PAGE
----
If you kill the bandits, the militant Peacekeeper (PK) faction moves in, setting up banners in the area. Peacekeepers appear to be what remains of the military, complete with advanced weaponry. With the water tower secured, you can access water supplies for free in the entire area, as the advanced faction repairs the local plumbing infrastructure. The downside: They rule with an iron fist, abusing and suppressing the local survivors. And you're their mate.
If you help the bandits, they won't be able to repair the local plumbing, but they will set up a new trading post in the area, which you can become a business partner for. You'll get a cut of the profits, and the local population won't see you as a PK stooge.
Techland noted that depending on the flow of the story from previous quests, the two bandits might not have been in the tower at all, it might have been someone else entirely.
The dangers of Dying Light 2
Dying Light 2 puts an emphasis on the human factions, but that doesn't mean the virus from the first game has been completely wiped out.
You might remember the more powerful infected monsters from the first game, which only emerged at night. Only these more powerful photosensitive zombies remain, and during the day, they stay hidden inside various buildings and underground locations, hiding from the sunlight. Dying Light 2 calls these areas "nests," and due to being filled with sleeping zombies, they often contain the best loot, since local bandits and survivors are too afraid to risk entering. If you brave the nests, you'll have to creep silently, aiming your flash light away from the horde, or risk being torn apart very rapidly.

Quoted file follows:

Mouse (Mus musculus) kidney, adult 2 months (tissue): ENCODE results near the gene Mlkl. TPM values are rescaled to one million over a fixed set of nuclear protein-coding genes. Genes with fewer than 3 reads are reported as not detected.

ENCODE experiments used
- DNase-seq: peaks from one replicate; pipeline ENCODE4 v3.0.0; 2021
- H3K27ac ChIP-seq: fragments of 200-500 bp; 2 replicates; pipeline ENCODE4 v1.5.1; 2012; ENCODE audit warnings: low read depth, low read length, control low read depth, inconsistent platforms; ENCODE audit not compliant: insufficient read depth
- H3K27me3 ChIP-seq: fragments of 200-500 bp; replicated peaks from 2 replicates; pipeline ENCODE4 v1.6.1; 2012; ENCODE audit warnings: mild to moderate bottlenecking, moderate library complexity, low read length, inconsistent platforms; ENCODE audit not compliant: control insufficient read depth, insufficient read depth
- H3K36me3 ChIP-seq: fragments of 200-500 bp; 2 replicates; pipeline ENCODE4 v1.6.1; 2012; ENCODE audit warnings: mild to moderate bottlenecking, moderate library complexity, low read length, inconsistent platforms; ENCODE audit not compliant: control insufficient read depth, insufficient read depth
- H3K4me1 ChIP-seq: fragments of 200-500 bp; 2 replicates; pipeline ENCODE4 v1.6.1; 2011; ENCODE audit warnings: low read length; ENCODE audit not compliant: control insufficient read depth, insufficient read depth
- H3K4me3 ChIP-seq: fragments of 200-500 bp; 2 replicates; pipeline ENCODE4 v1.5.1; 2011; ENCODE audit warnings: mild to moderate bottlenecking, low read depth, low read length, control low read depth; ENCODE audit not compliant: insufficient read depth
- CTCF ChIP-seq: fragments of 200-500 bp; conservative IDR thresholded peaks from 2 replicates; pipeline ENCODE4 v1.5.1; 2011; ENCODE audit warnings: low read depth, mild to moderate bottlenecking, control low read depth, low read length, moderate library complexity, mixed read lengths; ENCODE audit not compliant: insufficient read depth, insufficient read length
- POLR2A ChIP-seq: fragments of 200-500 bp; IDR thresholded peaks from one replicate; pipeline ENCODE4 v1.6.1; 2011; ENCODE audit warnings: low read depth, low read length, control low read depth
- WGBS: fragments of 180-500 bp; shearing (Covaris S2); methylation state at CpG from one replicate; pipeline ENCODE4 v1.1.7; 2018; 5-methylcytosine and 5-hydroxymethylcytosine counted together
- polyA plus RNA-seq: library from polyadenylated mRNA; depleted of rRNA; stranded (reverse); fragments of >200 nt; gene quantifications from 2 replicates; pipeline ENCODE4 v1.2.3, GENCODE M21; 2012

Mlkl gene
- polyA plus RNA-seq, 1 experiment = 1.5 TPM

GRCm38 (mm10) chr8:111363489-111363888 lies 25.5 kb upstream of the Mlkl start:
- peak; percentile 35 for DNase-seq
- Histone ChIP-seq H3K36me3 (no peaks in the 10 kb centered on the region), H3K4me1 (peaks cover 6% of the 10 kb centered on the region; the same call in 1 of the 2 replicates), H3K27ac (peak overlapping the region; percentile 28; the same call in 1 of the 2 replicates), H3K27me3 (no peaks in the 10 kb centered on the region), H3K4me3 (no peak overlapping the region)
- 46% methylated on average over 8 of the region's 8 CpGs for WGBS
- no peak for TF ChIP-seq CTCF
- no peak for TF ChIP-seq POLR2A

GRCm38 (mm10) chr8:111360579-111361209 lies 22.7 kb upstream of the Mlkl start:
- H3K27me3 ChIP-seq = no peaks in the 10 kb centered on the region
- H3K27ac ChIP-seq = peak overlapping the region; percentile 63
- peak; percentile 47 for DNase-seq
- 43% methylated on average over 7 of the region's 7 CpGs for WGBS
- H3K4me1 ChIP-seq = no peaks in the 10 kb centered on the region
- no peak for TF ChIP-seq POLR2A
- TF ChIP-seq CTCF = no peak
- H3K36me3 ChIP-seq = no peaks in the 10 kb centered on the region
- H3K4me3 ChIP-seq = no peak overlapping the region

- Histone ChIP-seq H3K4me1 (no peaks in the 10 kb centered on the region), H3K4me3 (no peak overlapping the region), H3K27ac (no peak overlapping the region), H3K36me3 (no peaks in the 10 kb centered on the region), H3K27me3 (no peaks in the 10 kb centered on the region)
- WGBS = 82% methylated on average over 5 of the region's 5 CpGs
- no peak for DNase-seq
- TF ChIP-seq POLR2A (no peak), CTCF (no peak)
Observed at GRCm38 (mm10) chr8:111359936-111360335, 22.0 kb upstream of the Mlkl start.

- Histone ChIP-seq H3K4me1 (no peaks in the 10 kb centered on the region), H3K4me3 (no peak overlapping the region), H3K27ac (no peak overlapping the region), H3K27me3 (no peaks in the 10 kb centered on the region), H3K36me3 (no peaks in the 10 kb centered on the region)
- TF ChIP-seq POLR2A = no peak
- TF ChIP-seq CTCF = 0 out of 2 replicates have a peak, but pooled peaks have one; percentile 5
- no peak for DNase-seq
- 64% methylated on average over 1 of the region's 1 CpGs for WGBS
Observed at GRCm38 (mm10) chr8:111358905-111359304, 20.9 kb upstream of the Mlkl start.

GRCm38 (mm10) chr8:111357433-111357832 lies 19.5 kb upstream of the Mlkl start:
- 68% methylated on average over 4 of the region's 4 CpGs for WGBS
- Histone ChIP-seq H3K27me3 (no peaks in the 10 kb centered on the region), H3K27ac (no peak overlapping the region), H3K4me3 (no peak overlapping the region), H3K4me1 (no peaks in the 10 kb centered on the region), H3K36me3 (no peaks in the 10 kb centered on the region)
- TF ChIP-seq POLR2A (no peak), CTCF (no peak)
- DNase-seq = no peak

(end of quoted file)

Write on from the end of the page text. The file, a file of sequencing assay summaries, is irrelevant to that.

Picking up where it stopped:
During our demo, the player encountered a group of bandits setting up a UV light perimeter around a nest of zeds, in hopes of clearing out an unlooted building. This presented the opportunity to take out the bandits and make use of their UV set up to get some easy loot. Dying Light 2's combat system does not make you a super hero – you're still very vulnerable, and must approach combat with thoughtfulness. To that end, you can often enlist the help of the environment itself in combat.
Stealth takes an expanded role in Dying Light 2. You can hide in bushes, and sneak upon unsuspecting enemies for sneaky kills. Eliminating as many threats as possible before going hand-to-hand is a must, since you're probably going to get yourself killed if facing multiple hostiles at once. The rewards, however, may outweigh the risks.
Dying Light's hyper-agile traversal mechanics have been upgraded for the sequel, adding double the amount of parkour moves and cues that should serve to make Dying Light 2's movement a lot more fluid. The world map has been designed with an immense amount of verticality in mind, complete with features to help you make the jump.